Not long ago, implementations such as CTFs were found in only the largest DC plans. Today, these vehicles are widely held and adopted in DC plans. There are now more than 65% of plans offering CTFs on their investment lineups in 2017, up from 48% in 20123.

Plans offering collective trusts within their fund lineup

Plans offering collective trusts within their fund lineup

Source: Callan 2017 Defined Contribution Trends

As CTF implementations have become more prevalent, many providers have lowered the asset threshold, making these vehicles available to medium and even some small plans. CTFs can offer potential efficiencies of scale that may result in lower fees, as well as a wider range of instruments and strategies to choose from.

Partnering with BlackRock

BlackRock partners with DC clients to help find the right investment solutions to meet their plan’s unique needs. With one of the most experienced teams in the industry, BlackRock offers an investment approach that has been tested over multiple interest rate cycles and varying market conditions and is designed for today’s participants. BlackRock currently manages $20 billion in cash strategies for DC plans and more than $425 billion across corporations, banks, foundations, insurance companies and public funds worldwide.8

Background to reform

The SEC's amended Rule 2a-7 made prime money market mutual funds (40 Act funds) subject to liquidity fees and redemption gates, as well as floating NAVs for institutional prime funds.

The structural reforms were designed to address the potential for “run risk” in a money market fund. They are a response to the events of September 2008, when the bankruptcy of Lehman Brothers forced the Reserve Primary Fund, the oldest money market mutual fund, to “break the buck” by pricing its shares at 97 cents. The amendments have increased transparency and given mutual fund boards additional tools to manage redemptions in the event a money market fund experiences unusually high redemptions.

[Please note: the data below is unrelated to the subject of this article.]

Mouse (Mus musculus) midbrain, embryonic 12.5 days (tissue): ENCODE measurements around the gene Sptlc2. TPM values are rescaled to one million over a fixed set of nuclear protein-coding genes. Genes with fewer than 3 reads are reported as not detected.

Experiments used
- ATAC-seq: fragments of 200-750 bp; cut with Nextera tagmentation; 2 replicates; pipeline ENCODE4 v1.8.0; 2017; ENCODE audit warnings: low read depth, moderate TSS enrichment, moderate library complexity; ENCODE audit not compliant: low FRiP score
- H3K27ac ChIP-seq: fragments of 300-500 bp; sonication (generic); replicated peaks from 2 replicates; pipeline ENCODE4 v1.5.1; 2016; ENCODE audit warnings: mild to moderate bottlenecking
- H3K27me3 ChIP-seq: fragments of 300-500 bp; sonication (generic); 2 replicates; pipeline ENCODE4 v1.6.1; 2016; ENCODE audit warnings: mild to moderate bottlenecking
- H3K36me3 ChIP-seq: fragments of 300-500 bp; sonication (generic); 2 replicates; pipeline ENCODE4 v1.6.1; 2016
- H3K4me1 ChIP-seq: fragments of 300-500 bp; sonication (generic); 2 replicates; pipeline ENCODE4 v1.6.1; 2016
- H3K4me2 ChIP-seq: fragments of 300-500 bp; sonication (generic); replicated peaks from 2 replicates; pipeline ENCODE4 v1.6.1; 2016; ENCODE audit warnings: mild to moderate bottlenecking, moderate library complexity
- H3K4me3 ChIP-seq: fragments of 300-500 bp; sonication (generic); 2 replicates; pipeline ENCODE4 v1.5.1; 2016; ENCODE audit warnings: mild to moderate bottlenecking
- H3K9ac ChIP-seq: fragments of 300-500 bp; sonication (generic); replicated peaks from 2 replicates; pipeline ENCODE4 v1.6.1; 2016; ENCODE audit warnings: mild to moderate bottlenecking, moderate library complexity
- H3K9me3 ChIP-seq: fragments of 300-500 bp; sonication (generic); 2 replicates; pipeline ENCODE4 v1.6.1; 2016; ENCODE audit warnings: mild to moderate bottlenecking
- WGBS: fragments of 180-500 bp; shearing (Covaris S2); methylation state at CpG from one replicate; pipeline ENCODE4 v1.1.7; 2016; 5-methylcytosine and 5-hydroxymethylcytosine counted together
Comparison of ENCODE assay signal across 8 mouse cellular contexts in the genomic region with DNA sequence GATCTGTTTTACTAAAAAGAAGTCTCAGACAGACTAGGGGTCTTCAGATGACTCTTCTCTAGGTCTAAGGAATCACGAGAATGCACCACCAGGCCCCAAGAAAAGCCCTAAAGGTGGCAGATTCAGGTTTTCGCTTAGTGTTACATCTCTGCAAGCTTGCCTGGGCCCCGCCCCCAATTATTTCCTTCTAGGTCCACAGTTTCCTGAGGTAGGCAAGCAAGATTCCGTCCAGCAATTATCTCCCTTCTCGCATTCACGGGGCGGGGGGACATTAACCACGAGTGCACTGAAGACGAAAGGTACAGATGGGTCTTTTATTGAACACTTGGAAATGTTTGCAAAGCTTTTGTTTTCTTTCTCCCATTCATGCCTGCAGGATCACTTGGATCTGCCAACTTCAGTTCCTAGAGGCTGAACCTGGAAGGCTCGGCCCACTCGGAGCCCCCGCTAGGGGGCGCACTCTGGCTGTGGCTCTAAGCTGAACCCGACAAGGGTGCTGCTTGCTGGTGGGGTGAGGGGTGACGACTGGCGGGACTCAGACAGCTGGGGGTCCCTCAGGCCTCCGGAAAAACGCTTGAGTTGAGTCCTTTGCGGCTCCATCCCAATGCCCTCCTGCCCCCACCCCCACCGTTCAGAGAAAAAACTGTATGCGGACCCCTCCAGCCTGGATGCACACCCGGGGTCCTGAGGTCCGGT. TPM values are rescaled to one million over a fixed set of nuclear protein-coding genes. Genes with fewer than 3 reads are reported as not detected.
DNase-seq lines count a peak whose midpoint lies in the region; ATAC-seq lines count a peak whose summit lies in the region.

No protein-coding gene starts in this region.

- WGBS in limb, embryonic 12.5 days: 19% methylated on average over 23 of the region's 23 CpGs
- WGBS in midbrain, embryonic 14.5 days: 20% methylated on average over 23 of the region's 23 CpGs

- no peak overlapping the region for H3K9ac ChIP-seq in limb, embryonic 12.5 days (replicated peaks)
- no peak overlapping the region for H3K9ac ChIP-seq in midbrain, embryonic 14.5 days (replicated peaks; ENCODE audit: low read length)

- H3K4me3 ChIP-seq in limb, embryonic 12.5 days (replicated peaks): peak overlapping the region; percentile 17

The SEC requires money market mutual funds to be classified as either institutional or retail based on characteristics of the underlying investors. The new amendment clearly defines DC investors as eligible to invest in retail money market mutual funds. The shaded boxes indicate changes that have been implemented in these fund types:

Net asset valueLiquidity feeRedemption gates
Institutional prime
money market
mutual fund
Floating Up to 2%* Up to 10 business
days in any 90
day period*
Retail prime
money market
mutual fund
Constant at $1 Up to 2%* Up to 10 business
days in any 90
day period*
Government / Treasury
money market
mutual fund
Constant at $1 Optional† Optional†
Collective trust fund Seek to maintain a
constant NAV of $1
Optional† Optional†

* Liquidity fees and redemption gates may be imposed when certain liquidity triggers are met. † Liquidity fees and redemption gates may be imposed, but they must be disclosed.

Because DC plan accounts, including 401(k), 457 and IRAs, are eligible to invest in retail money market mutual funds, plan sponsors can continue to offer constant NAV money market mutual funds as an investment option.